The 28-year-old was jailed in 2011 and handed a 10-year ban from the sport - five years of which are suspended - by the International Cricket Council for his part in the spot-fixing scandal that also involved team-mates Mohammad Asif and Mohammad Amir.
Butt admitted his part in the spot-fixing scandal while also offering an apology at a press conference on Friday. "I admit the decision of the ICC tribunal," he said.
"I said it before and am saying again, that to all those who have been disappointed by my actions I do apologise for them. Also, the effect it had on cricket's integrity, I would like to apologise for that."
Butt was named as the orchestrator of a plot to bowl deliberate no-balls in the Lord's Test against England in 2010, with Asif and Amir the men who delivered them. Butt, as well as Asif, had appealed to the Court of Arbitration for Sport to reduce the ban but both claims were rejected in April.
The ICC was unavailable for comment when contacted by Press Association Sport, although it is almost certain to welcome Butt's statement as it looks to stamp out the threat of match-fixing.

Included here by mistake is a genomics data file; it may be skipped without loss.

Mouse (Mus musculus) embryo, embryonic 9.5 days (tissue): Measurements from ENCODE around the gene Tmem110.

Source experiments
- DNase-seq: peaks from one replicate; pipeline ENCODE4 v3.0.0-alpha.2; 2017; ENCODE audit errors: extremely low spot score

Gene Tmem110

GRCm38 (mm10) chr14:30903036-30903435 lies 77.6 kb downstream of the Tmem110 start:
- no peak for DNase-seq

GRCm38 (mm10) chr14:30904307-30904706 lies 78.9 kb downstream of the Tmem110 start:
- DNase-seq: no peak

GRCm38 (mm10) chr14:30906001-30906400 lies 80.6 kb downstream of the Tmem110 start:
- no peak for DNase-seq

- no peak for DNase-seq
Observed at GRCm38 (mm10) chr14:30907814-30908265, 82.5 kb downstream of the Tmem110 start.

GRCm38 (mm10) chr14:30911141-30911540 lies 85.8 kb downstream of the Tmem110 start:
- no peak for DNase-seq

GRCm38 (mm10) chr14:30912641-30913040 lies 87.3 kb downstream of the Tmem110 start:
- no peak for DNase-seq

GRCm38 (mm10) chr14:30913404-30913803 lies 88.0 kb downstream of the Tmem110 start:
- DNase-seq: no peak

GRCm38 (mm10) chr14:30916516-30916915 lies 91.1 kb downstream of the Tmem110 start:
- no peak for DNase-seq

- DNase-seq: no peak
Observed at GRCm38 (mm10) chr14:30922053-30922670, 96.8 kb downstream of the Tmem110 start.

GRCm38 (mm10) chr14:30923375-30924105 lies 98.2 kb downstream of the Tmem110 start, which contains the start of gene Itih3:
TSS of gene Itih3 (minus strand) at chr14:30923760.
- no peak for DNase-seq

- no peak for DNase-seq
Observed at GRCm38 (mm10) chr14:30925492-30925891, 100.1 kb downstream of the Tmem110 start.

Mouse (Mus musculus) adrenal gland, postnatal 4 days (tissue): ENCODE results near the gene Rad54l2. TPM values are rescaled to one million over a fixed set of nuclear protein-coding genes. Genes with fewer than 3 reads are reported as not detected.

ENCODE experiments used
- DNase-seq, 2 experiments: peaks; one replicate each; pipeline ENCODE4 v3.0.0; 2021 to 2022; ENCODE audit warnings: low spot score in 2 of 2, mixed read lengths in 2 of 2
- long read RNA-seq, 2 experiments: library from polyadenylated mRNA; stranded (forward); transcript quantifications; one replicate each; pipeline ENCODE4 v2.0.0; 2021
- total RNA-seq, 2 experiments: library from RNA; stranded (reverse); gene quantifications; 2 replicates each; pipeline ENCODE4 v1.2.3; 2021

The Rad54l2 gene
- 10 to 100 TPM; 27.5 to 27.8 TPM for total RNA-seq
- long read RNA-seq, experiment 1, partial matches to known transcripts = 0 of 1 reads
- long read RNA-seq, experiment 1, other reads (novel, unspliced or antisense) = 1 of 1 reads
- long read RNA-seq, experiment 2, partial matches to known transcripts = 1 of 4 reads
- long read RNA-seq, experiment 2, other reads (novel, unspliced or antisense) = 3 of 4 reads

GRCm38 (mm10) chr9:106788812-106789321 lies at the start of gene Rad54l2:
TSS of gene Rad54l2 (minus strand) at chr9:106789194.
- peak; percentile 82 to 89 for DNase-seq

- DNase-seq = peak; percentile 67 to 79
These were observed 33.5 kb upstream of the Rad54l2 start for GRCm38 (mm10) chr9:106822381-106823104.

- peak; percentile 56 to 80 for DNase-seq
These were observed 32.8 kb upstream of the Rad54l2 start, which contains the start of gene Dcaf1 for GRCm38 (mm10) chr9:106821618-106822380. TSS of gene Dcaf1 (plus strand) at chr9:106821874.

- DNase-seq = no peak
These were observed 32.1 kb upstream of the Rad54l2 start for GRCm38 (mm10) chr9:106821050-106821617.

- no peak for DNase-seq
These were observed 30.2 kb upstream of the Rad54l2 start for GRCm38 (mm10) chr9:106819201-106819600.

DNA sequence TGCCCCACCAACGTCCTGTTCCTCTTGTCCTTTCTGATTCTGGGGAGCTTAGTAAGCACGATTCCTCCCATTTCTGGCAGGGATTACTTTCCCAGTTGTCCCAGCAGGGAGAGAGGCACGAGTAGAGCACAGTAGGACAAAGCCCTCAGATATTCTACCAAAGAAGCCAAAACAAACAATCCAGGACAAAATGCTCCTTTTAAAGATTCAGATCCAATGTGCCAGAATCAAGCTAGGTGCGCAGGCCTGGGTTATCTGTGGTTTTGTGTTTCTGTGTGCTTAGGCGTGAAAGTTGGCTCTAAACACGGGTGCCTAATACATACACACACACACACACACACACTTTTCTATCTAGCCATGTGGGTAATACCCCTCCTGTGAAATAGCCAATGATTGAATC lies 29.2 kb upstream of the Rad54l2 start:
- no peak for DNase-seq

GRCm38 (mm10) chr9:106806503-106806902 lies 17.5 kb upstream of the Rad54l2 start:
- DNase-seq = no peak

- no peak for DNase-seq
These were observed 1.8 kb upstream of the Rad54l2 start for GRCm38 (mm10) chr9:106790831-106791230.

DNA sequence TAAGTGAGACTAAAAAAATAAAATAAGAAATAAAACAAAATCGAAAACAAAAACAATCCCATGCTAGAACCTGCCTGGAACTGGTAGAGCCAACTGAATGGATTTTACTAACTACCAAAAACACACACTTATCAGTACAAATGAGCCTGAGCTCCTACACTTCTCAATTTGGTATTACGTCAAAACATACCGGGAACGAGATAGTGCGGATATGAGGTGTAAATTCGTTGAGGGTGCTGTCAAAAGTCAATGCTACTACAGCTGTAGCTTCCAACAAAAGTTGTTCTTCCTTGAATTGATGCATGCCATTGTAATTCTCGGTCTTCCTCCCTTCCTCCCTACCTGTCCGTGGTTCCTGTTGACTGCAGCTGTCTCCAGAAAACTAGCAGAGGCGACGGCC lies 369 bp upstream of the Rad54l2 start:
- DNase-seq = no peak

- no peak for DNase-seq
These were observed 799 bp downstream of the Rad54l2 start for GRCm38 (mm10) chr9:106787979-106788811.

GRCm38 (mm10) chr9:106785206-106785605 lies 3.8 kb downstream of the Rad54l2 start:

The governing body will also have to decide on whether to act on a plea from Butt to reduce his ban, and possibly make a return to domestic cricket, following his apology.
Reports in Pakistan have suggested Butt, who has two years left on his suspension, and Asif have also both agreed to begin a rehabilitation programme which they hope could help reduce the lengths of their bans.
Butt revealed he has asked the Pakistan Cricket Board's chief Najam Sethi to lobby the ICC - which is currently sitting for its annual conference in London - to reduce the severity of his ban.
"I request the interim chairman to request the ICC to reduce my and Asif's bans," he said. "I have two years' ban left so if the ICC allows me to play domestic cricket then I will be ready for international matches once my ban ends. "I have enough cricket left in me and when my ban ends I am ready to play for the country again."